my annual end of summer trip to western North Carolina... - Page 2 - FaunaClassifieds
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Field Collecting/Observing Sightings of herps in the wild, where-tos and how-tos, as well as photos of herps in their native environment.

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Old 09-26-2012, 01:31 AM   #11
mikem
Those are some nice finds! Love the garters Milks are awesome as well!
 
Old 09-26-2012, 01:37 AM   #12
Helenthereef
Wow! You're surrounded with great stuff!
 
Old 09-26-2012, 03:10 AM   #13
Clay Davenport
What area or county did you find the eastern milks? That's one of the species with a limited distribution here in the mountains, and I like to note confirmed findings to try to establish what general elevation seems to be the limiting factor.
 
Old 10-11-2012, 08:14 AM   #14
dumje
I believe it is around 2000 feet...hwy 151...close to Mount Pisgah...Buncombe...Ive been finding since I was a kid there...my grandpa use to call them corn snakes...but he was from Georgia...lol...
 
Old 10-11-2012, 08:21 AM   #15
dumje
I take it back...I just looked at a topographoc map of the area and it says 3000 feet to 3200 feet
 
Old 10-11-2012, 08:22 AM   #16
dumje
check again...highest peek is 4000 feet...ive never found them on the peek...but 3600 or 3700 feet seems about right...
 
Old 10-13-2012, 08:06 PM   #17
lisajean
can you suggest good places in NC to go herping? We live near Charlotte
 
Old 10-13-2012, 09:16 PM   #18
dumje
ive never been hunting around charlotte
 
Old 10-14-2012, 02:23 AM   #19
Clay Davenport
Quote:
Originally Posted by dumje View Post
check again...highest peek is 4000 feet...ive never found them on the peek...but 3600 or 3700 feet seems about right...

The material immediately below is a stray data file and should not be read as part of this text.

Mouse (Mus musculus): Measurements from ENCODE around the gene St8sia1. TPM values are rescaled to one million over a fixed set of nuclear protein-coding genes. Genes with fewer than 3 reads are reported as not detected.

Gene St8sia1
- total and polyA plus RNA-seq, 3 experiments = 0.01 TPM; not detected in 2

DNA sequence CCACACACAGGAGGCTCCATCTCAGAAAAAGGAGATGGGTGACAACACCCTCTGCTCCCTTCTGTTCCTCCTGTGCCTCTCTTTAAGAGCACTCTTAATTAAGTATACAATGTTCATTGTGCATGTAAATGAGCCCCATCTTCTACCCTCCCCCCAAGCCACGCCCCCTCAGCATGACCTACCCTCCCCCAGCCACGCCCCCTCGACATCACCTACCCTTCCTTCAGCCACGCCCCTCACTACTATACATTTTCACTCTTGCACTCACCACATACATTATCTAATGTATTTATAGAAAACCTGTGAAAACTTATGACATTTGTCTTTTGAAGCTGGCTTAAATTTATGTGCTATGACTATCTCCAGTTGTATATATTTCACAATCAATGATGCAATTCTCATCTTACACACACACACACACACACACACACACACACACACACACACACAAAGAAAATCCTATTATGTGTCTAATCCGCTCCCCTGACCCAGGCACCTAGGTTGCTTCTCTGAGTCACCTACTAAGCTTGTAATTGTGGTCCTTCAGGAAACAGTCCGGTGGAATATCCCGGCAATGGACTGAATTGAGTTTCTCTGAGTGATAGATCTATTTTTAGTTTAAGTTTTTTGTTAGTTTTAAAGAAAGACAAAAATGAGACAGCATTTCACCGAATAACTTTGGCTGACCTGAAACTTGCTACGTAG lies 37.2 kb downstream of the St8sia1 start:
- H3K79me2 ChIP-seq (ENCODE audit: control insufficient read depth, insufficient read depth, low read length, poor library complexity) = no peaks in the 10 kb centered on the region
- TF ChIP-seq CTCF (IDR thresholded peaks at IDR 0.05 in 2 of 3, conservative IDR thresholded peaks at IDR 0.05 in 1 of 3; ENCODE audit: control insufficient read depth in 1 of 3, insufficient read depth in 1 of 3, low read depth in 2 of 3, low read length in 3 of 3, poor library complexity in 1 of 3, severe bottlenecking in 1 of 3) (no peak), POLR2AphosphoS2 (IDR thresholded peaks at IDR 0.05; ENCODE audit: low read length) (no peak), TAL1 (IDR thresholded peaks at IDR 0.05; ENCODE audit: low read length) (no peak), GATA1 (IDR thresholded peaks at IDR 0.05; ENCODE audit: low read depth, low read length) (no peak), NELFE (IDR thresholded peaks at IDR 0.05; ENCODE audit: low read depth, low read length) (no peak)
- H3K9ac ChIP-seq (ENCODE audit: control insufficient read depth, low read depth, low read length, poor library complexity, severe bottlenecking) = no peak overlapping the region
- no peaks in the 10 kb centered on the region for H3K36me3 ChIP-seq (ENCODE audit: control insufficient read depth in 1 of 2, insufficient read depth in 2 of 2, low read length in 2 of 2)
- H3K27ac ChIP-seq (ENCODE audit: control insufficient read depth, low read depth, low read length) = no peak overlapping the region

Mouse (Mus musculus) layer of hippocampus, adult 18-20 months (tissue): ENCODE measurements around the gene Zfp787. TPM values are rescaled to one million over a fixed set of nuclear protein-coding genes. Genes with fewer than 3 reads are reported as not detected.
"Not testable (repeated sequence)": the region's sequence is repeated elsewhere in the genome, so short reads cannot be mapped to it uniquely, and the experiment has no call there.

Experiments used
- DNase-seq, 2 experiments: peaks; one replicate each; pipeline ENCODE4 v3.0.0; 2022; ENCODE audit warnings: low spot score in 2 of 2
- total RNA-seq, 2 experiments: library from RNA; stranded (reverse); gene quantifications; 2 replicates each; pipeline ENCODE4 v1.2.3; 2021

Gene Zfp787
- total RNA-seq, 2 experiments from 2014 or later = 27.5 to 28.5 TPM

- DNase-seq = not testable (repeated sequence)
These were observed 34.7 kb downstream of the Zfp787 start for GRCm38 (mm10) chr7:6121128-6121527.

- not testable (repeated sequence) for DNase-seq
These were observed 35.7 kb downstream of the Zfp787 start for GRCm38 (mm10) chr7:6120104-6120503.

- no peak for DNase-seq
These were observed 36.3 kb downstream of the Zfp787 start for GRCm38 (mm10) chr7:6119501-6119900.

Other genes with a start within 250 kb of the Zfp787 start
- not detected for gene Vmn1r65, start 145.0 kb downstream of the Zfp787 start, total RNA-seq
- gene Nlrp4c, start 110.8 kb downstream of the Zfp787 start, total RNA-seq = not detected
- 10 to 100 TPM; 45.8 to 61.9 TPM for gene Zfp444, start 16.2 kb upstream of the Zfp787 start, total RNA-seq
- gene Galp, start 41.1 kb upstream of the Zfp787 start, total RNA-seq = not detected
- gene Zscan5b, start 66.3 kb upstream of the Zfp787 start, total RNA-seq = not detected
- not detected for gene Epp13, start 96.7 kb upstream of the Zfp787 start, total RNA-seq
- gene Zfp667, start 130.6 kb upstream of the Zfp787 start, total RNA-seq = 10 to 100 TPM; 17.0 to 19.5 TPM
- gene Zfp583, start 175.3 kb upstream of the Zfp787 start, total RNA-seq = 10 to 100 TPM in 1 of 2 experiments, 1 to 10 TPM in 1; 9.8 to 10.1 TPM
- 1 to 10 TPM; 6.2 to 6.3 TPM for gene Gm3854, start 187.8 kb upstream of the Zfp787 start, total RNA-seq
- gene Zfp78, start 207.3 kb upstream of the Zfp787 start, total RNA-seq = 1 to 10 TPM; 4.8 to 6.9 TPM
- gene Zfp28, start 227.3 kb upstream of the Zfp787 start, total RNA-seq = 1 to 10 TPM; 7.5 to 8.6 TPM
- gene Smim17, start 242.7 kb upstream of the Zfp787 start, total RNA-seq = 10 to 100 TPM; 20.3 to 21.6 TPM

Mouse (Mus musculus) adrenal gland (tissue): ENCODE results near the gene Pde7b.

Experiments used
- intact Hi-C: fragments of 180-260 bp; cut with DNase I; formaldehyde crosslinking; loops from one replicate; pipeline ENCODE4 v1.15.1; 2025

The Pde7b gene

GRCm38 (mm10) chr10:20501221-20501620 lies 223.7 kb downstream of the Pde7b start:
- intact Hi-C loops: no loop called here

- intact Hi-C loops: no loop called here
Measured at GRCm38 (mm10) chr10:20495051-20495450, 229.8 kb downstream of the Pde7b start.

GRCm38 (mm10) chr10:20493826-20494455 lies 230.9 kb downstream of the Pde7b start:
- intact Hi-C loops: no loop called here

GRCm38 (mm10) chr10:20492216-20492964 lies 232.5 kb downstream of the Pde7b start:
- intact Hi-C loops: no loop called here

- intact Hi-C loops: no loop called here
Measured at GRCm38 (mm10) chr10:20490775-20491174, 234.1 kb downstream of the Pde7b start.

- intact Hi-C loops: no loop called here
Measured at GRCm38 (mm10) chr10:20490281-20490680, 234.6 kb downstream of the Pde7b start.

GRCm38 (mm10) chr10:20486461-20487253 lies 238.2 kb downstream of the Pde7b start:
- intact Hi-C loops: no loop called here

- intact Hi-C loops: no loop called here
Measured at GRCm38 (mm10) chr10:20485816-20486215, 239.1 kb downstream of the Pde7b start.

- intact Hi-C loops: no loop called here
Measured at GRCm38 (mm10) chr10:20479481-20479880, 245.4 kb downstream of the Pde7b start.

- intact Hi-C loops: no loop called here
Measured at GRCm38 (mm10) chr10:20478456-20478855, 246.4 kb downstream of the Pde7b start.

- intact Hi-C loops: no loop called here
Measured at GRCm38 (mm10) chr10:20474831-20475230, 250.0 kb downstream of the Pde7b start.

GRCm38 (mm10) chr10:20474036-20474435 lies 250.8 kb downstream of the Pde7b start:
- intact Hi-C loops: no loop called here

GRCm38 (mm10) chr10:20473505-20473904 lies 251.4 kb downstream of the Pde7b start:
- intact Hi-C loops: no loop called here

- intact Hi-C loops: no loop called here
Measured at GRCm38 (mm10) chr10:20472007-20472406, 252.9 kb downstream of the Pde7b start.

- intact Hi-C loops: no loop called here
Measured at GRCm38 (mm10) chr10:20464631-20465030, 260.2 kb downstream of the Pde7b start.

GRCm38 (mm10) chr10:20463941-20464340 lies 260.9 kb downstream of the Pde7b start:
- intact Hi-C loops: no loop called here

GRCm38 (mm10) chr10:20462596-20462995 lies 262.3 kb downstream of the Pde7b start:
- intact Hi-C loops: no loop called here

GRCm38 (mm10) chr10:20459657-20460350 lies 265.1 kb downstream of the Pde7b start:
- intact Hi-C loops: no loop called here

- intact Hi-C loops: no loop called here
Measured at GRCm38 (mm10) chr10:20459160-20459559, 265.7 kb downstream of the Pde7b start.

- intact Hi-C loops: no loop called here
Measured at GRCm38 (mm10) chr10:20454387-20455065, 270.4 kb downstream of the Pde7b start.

I'm speculating that distribution is limited by geographical factors and not just elevation if you're finding them regularly in Buncombe county at that level.

I divide this area of the mountains into three basic tiers.
You have the first tier, which is Mcdowell county and points east until you come to the piedmont. You climb Old Fort mountain to Buncombe, Henderson, and Madison counties which are tier two.
Then you go up another step into Yancey, Mitchell, Avery, and counties north up to Watauga, tier three.
For the purpose of reptile distribution this system of division works pretty well.

Cornsnakes are found regularly in tier one, not as abundant in tier two but present, and I've never found one or known of one being found in tier three.
Eastern milks are more common into tier two, but rarely found beyond that.
I've known of three confirmed findings of eastern milks in tier three, one adult DOR in Yancey county, one hatchling I found on a river bank in Avery county, and one yearling brought to me for identification in pieces in a jar from Mitchell county. They're there, just not at all abundant.

There are areas in tier 3 that are 1500 feet lower than the 3600ft you found milks at in Buncombe county. Average elevation for that area though is 1000 to 1500 feet higher than Buncombe.
 
Old 10-15-2012, 05:35 PM   #20
lisajean
thanks for the reply - we do not live too far from the Pisgah, maybe we will try there.
 

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